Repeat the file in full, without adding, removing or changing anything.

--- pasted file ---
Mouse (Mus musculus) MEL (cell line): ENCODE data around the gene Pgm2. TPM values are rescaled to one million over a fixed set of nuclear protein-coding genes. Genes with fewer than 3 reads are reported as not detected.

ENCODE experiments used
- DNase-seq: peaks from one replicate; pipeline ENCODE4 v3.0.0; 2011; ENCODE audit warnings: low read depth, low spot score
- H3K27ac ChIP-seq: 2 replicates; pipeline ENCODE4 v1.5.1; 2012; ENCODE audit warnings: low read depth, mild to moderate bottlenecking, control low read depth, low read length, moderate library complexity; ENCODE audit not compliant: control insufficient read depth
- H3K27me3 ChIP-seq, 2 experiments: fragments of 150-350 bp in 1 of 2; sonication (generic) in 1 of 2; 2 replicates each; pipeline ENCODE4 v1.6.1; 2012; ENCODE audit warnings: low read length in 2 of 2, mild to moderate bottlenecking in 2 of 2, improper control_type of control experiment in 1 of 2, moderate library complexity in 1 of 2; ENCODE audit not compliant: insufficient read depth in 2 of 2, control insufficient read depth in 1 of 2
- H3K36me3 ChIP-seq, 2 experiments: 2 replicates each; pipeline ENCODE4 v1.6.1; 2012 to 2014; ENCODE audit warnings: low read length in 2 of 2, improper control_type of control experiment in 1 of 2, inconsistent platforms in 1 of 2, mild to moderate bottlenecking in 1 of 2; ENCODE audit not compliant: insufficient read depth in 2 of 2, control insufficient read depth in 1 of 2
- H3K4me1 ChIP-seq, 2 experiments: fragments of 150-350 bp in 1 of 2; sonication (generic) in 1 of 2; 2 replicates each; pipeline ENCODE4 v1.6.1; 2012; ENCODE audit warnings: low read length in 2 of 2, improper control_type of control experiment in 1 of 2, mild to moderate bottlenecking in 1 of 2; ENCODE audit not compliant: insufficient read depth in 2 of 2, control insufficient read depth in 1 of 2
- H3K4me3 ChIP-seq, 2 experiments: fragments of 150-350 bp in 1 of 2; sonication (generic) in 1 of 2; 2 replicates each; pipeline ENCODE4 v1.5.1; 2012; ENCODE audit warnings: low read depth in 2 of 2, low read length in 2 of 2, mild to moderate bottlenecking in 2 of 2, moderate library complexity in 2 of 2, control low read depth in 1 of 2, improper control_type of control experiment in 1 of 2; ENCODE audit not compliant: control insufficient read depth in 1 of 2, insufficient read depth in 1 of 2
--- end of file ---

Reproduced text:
Mouse (Mus musculus) MEL (cell line): ENCODE data around the gene Pgm2. TPM values are rescaled to one million over a fixed set of nuclear protein-coding genes. Genes with fewer than 3 reads are reported as not detected.

ENCODE experiments used
- DNase-seq: peaks from one replicate; pipeline ENCODE4 v3.0.0; 2011; ENCODE audit warnings: low read depth, low spot score
- H3K27ac ChIP-seq: 2 replicates; pipeline ENCODE4 v1.5.1; 2012; ENCODE audit warnings: low read depth, mild to moderate bottlenecking, control low read depth, low read length, moderate library complexity; ENCODE audit not compliant: control insufficient read depth
- H3K27me3 ChIP-seq, 2 experiments: fragments of 150-350 bp in 1 of 2; sonication (generic) in 1 of 2; 2 replicates each; pipeline ENCODE4 v1.6.1; 2012; ENCODE audit warnings: low read length in 2 of 2, mild to moderate bottlenecking in 2 of 2, improper control_type of control experiment in 1 of 2, moderate library complexity in 1 of 2; ENCODE audit not compliant: insufficient read depth in 2 of 2, control insufficient read depth in 1 of 2
- H3K36me3 ChIP-seq, 2 experiments: 2 replicates each; pipeline ENCODE4 v1.6.1; 2012 to 2014; ENCODE audit warnings: low read length in 2 of 2, improper control_type of control experiment in 1 of 2, inconsistent platforms in 1 of 2, mild to moderate bottlenecking in 1 of 2; ENCODE audit not compliant: insufficient read depth in 2 of 2, control insufficient read depth in 1 of 2
- H3K4me1 ChIP-seq, 2 experiments: fragments of 150-350 bp in 1 of 2; sonication (generic) in 1 of 2; 2 replicates each; pipeline ENCODE4 v1.6.1; 2012; ENCODE audit warnings: low read length in 2 of 2, improper control_type of control experiment in 1 of 2, mild to moderate bottlenecking in 1 of 2; ENCODE audit not compliant: insufficient read depth in 2 of 2, control insufficient read depth in 1 of 2
- H3K4me3 ChIP-seq, 2 experiments: fragments of 150-350 bp in 1 of 2; sonication (generic) in 1 of 2; 2 replicates each; pipeline ENCODE4 v1.5.1; 2012; ENCODE audit warnings: low read depth in 2 of 2, low read length in 2 of 2, mild to moderate bottlenecking in 2 of 2, moderate library complexity in 2 of 2, control low read depth in 1 of 2, improper control_type of control experiment in 1 of 2; ENCODE audit not compliant: control insufficient read depth in 1 of 2, insufficient read depth in 1 of 2